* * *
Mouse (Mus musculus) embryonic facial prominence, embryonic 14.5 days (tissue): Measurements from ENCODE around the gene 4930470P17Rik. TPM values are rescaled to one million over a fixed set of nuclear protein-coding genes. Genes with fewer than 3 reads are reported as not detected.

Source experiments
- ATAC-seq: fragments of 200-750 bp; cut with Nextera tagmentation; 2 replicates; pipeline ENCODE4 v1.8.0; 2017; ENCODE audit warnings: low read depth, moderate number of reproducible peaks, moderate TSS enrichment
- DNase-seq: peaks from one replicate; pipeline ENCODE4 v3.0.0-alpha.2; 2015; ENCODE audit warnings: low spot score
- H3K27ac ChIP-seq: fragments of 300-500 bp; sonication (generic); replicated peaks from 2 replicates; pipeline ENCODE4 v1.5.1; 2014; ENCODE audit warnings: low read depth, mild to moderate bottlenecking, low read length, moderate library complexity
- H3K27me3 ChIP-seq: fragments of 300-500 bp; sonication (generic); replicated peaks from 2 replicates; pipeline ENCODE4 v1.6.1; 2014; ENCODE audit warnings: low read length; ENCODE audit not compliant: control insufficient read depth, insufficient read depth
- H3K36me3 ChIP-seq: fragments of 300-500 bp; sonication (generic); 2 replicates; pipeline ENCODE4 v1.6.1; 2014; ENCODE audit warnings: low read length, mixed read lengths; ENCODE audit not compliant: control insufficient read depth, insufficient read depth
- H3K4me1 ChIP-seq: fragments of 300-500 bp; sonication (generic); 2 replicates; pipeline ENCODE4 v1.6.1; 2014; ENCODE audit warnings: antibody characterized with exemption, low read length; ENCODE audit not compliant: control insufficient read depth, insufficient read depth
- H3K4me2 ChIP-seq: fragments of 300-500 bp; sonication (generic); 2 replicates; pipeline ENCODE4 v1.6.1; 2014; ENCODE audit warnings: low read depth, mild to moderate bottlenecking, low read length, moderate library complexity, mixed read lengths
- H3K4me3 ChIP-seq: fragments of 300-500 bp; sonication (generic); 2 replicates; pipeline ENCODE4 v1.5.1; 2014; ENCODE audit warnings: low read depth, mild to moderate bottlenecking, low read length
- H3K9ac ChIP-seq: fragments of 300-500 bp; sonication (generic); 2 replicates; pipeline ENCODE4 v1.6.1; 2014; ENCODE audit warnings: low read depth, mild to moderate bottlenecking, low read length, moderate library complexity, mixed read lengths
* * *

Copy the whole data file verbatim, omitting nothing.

Mouse (Mus musculus) embryonic facial prominence, embryonic 14.5 days (tissue): Measurements from ENCODE around the gene 4930470P17Rik. TPM values are rescaled to one million over a fixed set of nuclear protein-coding genes. Genes with fewer than 3 reads are reported as not detected.

Source experiments
- ATAC-seq: fragments of 200-750 bp; cut with Nextera tagmentation; 2 replicates; pipeline ENCODE4 v1.8.0; 2017; ENCODE audit warnings: low read depth, moderate number of reproducible peaks, moderate TSS enrichment
- DNase-seq: peaks from one replicate; pipeline ENCODE4 v3.0.0-alpha.2; 2015; ENCODE audit warnings: low spot score
- H3K27ac ChIP-seq: fragments of 300-500 bp; sonication (generic); replicated peaks from 2 replicates; pipeline ENCODE4 v1.5.1; 2014; ENCODE audit warnings: low read depth, mild to moderate bottlenecking, low read length, moderate library complexity
- H3K27me3 ChIP-seq: fragments of 300-500 bp; sonication (generic); replicated peaks from 2 replicates; pipeline ENCODE4 v1.6.1; 2014; ENCODE audit warnings: low read length; ENCODE audit not compliant: control insufficient read depth, insufficient read depth
- H3K36me3 ChIP-seq: fragments of 300-500 bp; sonication (generic); 2 replicates; pipeline ENCODE4 v1.6.1; 2014; ENCODE audit warnings: low read length, mixed read lengths; ENCODE audit not compliant: control insufficient read depth, insufficient read depth
- H3K4me1 ChIP-seq: fragments of 300-500 bp; sonication (generic); 2 replicates; pipeline ENCODE4 v1.6.1; 2014; ENCODE audit warnings: antibody characterized with exemption, low read length; ENCODE audit not compliant: control insufficient read depth, insufficient read depth
- H3K4me2 ChIP-seq: fragments of 300-500 bp; sonication (generic); 2 replicates; pipeline ENCODE4 v1.6.1; 2014; ENCODE audit warnings: low read depth, mild to moderate bottlenecking, low read length, moderate library complexity, mixed read lengths
- H3K4me3 ChIP-seq: fragments of 300-500 bp; sonication (generic); 2 replicates; pipeline ENCODE4 v1.5.1; 2014; ENCODE audit warnings: low read depth, mild to moderate bottlenecking, low read length
- H3K9ac ChIP-seq: fragments of 300-500 bp; sonication (generic); 2 replicates; pipeline ENCODE4 v1.6.1; 2014; ENCODE audit warnings: low read depth, mild to moderate bottlenecking, low read length, moderate library complexity, mixed read lengths